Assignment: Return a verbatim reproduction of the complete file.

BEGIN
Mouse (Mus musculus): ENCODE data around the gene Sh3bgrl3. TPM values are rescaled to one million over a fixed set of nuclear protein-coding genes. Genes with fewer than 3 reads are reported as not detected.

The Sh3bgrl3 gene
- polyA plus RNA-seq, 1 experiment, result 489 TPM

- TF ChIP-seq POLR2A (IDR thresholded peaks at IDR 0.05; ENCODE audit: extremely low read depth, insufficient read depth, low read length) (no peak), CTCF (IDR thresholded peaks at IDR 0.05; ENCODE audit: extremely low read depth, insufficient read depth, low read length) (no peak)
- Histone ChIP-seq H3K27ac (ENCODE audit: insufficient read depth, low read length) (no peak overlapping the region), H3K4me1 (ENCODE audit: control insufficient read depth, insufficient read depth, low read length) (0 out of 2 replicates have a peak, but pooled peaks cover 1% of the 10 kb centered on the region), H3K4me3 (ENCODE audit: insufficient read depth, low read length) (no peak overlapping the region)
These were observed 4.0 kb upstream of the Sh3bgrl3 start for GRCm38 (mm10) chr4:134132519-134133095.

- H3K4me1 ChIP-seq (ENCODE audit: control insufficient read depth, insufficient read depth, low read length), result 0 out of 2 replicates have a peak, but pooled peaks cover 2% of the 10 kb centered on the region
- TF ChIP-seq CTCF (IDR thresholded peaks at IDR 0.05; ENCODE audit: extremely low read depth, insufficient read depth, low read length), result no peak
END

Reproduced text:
Mouse (Mus musculus): ENCODE data around the gene Sh3bgrl3. TPM values are rescaled to one million over a fixed set of nuclear protein-coding genes. Genes with fewer than 3 reads are reported as not detected.

The Sh3bgrl3 gene
- polyA plus RNA-seq, 1 experiment, result 489 TPM

- TF ChIP-seq POLR2A (IDR thresholded peaks at IDR 0.05; ENCODE audit: extremely low read depth, insufficient read depth, low read length) (no peak), CTCF (IDR thresholded peaks at IDR 0.05; ENCODE audit: extremely low read depth, insufficient read depth, low read length) (no peak)
- Histone ChIP-seq H3K27ac (ENCODE audit: insufficient read depth, low read length) (no peak overlapping the region), H3K4me1 (ENCODE audit: control insufficient read depth, insufficient read depth, low read length) (0 out of 2 replicates have a peak, but pooled peaks cover 1% of the 10 kb centered on the region), H3K4me3 (ENCODE audit: insufficient read depth, low read length) (no peak overlapping the region)
These were observed 4.0 kb upstream of the Sh3bgrl3 start for GRCm38 (mm10) chr4:134132519-134133095.

- H3K4me1 ChIP-seq (ENCODE audit: control insufficient read depth, insufficient read depth, low read length), result 0 out of 2 replicates have a peak, but pooled peaks cover 2% of the 10 kb centered on the region
- TF ChIP-seq CTCF (IDR thresholded peaks at IDR 0.05; ENCODE audit: extremely low read depth, insufficient read depth, low read length), result no peak